Consumers may be getting a good night's sleep on Casper Sleep (CSPR) mattresses, but investors in the stock are missing out on beauty rest. In fact, they may be tossing and turning as they think of Casper's performance since its initial public offering in early 2020. The stock has tumbled more than 70% since.
Casper has increased revenue -- and it even reported record quarterly revenue in the second quarter. But supply-chain issues and raw-material costs have stood between the company and profitability goals.
Still, Casper is working on three areas that are likely to boost business moving forward. Could these three elements also awaken the stock? Let's take a look at each.
While this may seem like a simple product, it's actually a key to getting into more and more bedrooms. The two problems with selling mattresses are as follows: They tend to be expensive items and people don't replace them very often.
Pillows are less expensive, so new customers are more willing to give them a try. And consumers replace them relatively often -- so pillows are a way to keep the customer coming back sooner and more frequently.
Casper said in its most recent earnings call that it's noticed pillows are a "great entry product." The company aims to capitalize on that by aggressively expanding in pillows. The goal is to launch them in every Costco store, 500 Walmart stores, and in Bed Bath & Beyond. This is a good way to gain on sheer volume sold -- and at the same time, introduce consumers to the brand.
Speaking of selling products at stores, let's talk partnerships. Casper recently announced a partnership with Bed Bath & Beyond. This involves selling Casper products through the retailer's website, its mobile app, and in certain stores. The company also said in its earnings call back in August that it would announce more partnerships in the coming months.
These partnerships are key -- especially the physical-store opportunity. Consumers usually will go into a mattress shop only when they need to buy a mattress. But they go to stores like Bed Bath & Beyond or Costco for various other products on a regular basis. Introducing items in these locations gives Casper an opportunity to connect with potential customers all the time -- and as mentioned above, sell pillows and other accessories that people replace more frequently.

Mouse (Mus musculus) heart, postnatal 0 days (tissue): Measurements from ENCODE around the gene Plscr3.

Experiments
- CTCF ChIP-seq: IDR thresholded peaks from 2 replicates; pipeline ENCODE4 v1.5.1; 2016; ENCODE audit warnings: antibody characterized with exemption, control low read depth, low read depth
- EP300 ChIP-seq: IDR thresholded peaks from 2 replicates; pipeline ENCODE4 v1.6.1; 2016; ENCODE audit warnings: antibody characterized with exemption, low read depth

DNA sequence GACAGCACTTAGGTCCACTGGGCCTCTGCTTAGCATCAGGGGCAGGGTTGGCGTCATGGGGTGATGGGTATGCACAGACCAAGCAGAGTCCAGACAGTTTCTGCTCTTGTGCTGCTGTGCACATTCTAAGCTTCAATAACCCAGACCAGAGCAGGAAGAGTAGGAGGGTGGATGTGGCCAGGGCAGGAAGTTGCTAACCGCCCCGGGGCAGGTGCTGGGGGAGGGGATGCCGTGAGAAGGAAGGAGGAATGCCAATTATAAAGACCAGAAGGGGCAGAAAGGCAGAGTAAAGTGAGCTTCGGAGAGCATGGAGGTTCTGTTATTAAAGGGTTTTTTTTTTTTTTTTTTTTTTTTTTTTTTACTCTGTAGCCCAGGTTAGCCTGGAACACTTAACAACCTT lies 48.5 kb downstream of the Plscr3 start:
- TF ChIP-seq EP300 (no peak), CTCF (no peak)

Casper already is seeing success here. In the second quarter, revenue from North American retail partnerships soared 79% year over year.
3. Premium market
Casper aims to expand sales of its premium-priced mattresses. Part of the strategy here involves increasing the number of distribution points so customers can see and try products. The company says its research has shown customers are willing to pay more for Casper items, thanks to the strength of its brand.
Casper says about half of customers who buy the Wave and Nova mattress models choose to add on the Snow cooling technology for an extra $500. Customers also are flocking to the higher-priced Hyperlite sheets, which are Casper's top-selling sheet set.
Premium products usually result in higher gross margins for Casper when selling through retailers. So this is definitely a plus. It also should help Casper compensate for rising raw materials prices.
Can these elements boost Casper stock?
I'm not convinced these efforts will provide a big boost to Casper's share price in the short term. They could be an element that will offer a lift in the long term, though. That's because they should help Casper's revenue -- and they may help the company on the path to its profitability goal.
Still, Casper faces a lot of competition -- from small players to market-leader Tempur Sealy International. Even with the smart strategies above, growth may not be easy. That's why I'd rather watch this mattress maker from the sidelines.